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Stengaarden – Denmark

Case study 1

The aquifer underneath the Stengaarden dumpsite in Denmark faces significant environmental challenges, being heavily polluted with pesticides since the 1970s. To safeguard the water supply at this site, remediation efforts are crucial. In the UPWATER project, Aarhus University, together with the other project partners, aims to remove these pesticide residues by exploring innovative bio-based solutions.


The Stengaarden dumpsite, once an old gravel pit, is located in the Region of Zealand (native name Sjælland). This part of Denmark has a Nordic, maritime climate, with an average temperature of nine degrees. The landscape on Zealand is dominated by shallow hills, agriculture, fjords and lakes. The area is predominantly rural, with 80 percent agriculture and 20 percent rural habitation. The water sources in the Stengaarden region provide, amongst other places, the drinking water for Copenhagen, the Danish capital with 1.5 million inhabitants.

Water on top of the dumpsite, Stengaarden

Main challenges

The Stengaarden dumpsite has been filled up since the 1970s, primarily with municipal waste, but also with production residues from local pesticide production. Especially the leaching pesticide residues deteriorate groundwater quality and challenge its use for drinking water production, which is relevant as there is a drinking water production side for the city of Copenhagen in the vicinity. The groundwater at the site also has considerable amounts of iron. This iron usually produces sludges, causing clogging problems in various processes.

To protect the drinking water resources of 1.5 million people, the authorities have started to use a pump and treat facility using activated carbon, which improved the groundwater quality considerably. It is expected that the spreading of the pollution is stopped and the pesticide concentrations will slowly decrease. However, this approach is expensive as well as energy intensive (production of the activated carbon).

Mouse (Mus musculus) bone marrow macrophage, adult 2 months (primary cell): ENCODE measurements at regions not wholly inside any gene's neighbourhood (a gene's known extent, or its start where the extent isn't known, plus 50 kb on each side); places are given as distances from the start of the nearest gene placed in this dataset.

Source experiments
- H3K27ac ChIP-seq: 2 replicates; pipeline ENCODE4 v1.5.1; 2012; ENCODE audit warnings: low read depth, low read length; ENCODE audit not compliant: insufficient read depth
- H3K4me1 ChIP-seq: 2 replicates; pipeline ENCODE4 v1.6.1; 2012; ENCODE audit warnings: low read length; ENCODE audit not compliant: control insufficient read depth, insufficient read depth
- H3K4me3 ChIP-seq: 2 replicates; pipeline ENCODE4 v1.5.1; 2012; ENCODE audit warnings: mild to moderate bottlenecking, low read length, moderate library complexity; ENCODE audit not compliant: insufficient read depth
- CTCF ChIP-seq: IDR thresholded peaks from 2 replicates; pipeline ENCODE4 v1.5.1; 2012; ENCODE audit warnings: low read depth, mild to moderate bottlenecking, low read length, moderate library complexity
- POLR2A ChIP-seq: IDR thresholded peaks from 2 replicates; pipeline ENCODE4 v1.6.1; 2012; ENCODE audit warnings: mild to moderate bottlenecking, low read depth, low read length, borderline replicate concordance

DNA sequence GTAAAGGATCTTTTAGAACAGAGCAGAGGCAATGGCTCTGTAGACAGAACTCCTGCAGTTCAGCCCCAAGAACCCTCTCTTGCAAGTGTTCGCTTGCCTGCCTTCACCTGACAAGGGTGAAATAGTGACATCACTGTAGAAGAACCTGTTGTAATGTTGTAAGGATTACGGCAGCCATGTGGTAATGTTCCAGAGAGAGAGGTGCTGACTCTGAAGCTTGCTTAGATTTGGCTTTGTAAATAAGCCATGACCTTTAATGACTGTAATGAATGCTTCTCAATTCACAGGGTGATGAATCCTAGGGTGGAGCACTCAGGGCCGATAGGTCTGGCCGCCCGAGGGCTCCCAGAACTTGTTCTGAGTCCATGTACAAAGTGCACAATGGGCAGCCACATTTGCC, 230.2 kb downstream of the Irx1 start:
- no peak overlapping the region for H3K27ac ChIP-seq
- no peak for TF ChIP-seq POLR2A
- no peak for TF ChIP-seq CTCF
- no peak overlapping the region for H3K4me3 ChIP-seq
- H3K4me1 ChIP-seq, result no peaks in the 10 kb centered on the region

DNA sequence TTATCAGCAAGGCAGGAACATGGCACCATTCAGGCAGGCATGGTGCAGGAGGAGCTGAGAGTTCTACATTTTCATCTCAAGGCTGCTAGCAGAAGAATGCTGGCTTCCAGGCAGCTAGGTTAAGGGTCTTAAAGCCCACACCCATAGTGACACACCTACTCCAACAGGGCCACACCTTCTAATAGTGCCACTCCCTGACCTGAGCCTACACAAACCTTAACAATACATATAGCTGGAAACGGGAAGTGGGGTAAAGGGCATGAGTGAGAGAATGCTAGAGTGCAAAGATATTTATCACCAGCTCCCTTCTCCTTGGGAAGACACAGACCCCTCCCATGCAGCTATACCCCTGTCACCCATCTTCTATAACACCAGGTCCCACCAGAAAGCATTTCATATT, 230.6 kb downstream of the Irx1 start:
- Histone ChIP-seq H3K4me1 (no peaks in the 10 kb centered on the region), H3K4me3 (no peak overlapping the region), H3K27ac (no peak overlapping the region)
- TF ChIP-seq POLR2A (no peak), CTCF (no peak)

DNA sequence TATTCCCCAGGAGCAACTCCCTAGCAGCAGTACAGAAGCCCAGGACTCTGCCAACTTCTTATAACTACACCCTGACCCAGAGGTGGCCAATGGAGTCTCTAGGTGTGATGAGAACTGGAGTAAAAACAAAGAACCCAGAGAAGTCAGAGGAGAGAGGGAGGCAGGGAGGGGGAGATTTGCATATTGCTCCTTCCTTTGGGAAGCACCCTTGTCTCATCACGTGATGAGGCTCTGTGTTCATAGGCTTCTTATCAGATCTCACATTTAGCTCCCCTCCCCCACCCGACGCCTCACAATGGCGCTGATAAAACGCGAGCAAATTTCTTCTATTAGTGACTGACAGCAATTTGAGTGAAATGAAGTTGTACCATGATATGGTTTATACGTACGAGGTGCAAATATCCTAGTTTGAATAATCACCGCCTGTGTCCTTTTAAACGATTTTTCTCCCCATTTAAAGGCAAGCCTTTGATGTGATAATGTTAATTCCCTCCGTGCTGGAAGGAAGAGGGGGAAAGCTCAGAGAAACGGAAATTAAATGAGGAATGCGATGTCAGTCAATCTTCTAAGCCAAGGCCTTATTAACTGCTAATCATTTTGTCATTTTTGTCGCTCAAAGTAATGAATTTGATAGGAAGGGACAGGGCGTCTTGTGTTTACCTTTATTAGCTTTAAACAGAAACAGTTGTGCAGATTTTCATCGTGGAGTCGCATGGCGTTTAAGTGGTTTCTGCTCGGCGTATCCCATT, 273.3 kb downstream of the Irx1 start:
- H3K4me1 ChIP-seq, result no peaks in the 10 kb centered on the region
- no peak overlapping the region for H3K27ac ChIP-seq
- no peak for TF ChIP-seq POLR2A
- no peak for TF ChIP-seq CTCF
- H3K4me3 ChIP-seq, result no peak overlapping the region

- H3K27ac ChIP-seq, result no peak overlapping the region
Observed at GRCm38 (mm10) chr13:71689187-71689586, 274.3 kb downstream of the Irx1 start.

Nationwide recognition

Stengaarden is one of a few groundwater remediation showcases in the National Soil and Groundwater protection network and the Danish Soil Partnership network. These networks are established to encourage and facilitate development, demonstration and maturation of new techniques and products for site investigations and remediation.

Innovative methods in this case study

MBBR set-up in container

In this UPWATER case study pilot, a combination of two biofilm approaches is used: Moving Bed Biofilm Reactors (MBBR) and Biofiltration. The Region Zealand, authority of the ground since 2013, has kindly made a container and two biofilter reactors available at the site. The two biofilters have been installed outside of the container. In the container, AU has put two MBBR reactors for pesticide pre-removal and iron management.  AU is on the forefront of developing MBBRs for micropollutant removal as an effective, energy efficient and environmentally friendly technology. Additionally, AU is working on the deployment of CPS and DGT at this case study site. Validation of these passive samplers in the three case studies is a big part of UPWATER.

  • Moving Bed Biofilm Reactors (MBBR)
  • Biofiltration
  • CPS
  • DGT

Are you interested in delving deeper into the methodologies employed in the Stengaarden case study, or the methodologies employed in the other UPWATER case studies? For more detailed information, please continue reading on the dedicated methods page.

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